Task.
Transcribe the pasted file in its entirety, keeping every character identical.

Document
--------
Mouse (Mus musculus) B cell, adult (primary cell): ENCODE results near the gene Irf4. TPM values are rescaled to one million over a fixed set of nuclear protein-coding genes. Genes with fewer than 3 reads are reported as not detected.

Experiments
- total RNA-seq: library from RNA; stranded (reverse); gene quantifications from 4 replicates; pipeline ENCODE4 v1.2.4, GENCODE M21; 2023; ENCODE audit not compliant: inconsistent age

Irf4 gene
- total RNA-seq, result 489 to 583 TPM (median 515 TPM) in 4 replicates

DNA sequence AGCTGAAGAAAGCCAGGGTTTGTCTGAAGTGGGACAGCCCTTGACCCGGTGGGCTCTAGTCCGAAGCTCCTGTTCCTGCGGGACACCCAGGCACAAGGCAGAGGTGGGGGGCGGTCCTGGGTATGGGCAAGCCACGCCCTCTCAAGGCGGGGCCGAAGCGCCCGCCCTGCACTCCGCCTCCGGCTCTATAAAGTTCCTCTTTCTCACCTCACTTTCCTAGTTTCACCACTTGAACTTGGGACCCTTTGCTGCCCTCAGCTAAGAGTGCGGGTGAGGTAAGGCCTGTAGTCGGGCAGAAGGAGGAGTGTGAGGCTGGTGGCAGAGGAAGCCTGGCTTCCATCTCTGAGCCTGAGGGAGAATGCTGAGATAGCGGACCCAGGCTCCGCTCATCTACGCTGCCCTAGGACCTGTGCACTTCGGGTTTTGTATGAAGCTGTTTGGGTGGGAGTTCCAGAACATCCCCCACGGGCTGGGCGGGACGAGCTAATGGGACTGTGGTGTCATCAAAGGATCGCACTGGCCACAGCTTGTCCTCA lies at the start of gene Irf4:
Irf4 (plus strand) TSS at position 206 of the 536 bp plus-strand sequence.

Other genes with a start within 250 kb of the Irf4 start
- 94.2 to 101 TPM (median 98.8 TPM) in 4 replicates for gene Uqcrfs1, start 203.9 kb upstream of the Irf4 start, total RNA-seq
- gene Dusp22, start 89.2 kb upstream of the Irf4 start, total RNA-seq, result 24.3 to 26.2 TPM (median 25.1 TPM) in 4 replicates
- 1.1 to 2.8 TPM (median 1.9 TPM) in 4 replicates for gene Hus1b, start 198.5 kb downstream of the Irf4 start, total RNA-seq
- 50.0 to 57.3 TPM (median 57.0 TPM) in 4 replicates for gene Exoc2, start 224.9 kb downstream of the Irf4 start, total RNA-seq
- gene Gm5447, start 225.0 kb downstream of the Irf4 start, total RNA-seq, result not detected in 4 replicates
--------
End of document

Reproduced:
Mouse (Mus musculus) B cell, adult (primary cell): ENCODE results near the gene Irf4. TPM values are rescaled to one million over a fixed set of nuclear protein-coding genes. Genes with fewer than 3 reads are reported as not detected.

Experiments
- total RNA-seq: library from RNA; stranded (reverse); gene quantifications from 4 replicates; pipeline ENCODE4 v1.2.4, GENCODE M21; 2023; ENCODE audit not compliant: inconsistent age

Irf4 gene
- total RNA-seq, result 489 to 583 TPM (median 515 TPM) in 4 replicates

DNA sequence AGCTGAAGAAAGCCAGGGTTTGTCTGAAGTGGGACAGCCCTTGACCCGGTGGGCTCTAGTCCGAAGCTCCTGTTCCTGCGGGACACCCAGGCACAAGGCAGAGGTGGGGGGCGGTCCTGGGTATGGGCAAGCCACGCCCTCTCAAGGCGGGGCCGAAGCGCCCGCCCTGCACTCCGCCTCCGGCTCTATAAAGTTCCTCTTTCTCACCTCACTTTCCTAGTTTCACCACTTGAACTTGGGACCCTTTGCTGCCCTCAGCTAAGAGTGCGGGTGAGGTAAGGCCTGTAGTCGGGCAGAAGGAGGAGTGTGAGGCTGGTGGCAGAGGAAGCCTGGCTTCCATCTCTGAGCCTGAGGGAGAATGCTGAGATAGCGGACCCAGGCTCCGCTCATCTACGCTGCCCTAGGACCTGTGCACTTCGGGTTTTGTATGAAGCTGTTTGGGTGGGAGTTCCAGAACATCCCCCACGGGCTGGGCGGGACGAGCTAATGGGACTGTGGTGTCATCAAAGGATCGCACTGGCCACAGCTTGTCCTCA lies at the start of gene Irf4:
Irf4 (plus strand) TSS at position 206 of the 536 bp plus-strand sequence.

Other genes with a start within 250 kb of the Irf4 start
- 94.2 to 101 TPM (median 98.8 TPM) in 4 replicates for gene Uqcrfs1, start 203.9 kb upstream of the Irf4 start, total RNA-seq
- gene Dusp22, start 89.2 kb upstream of the Irf4 start, total RNA-seq, result 24.3 to 26.2 TPM (median 25.1 TPM) in 4 replicates
- 1.1 to 2.8 TPM (median 1.9 TPM) in 4 replicates for gene Hus1b, start 198.5 kb downstream of the Irf4 start, total RNA-seq
- 50.0 to 57.3 TPM (median 57.0 TPM) in 4 replicates for gene Exoc2, start 224.9 kb downstream of the Irf4 start, total RNA-seq
- gene Gm5447, start 225.0 kb downstream of the Irf4 start, total RNA-seq, result not detected in 4 replicates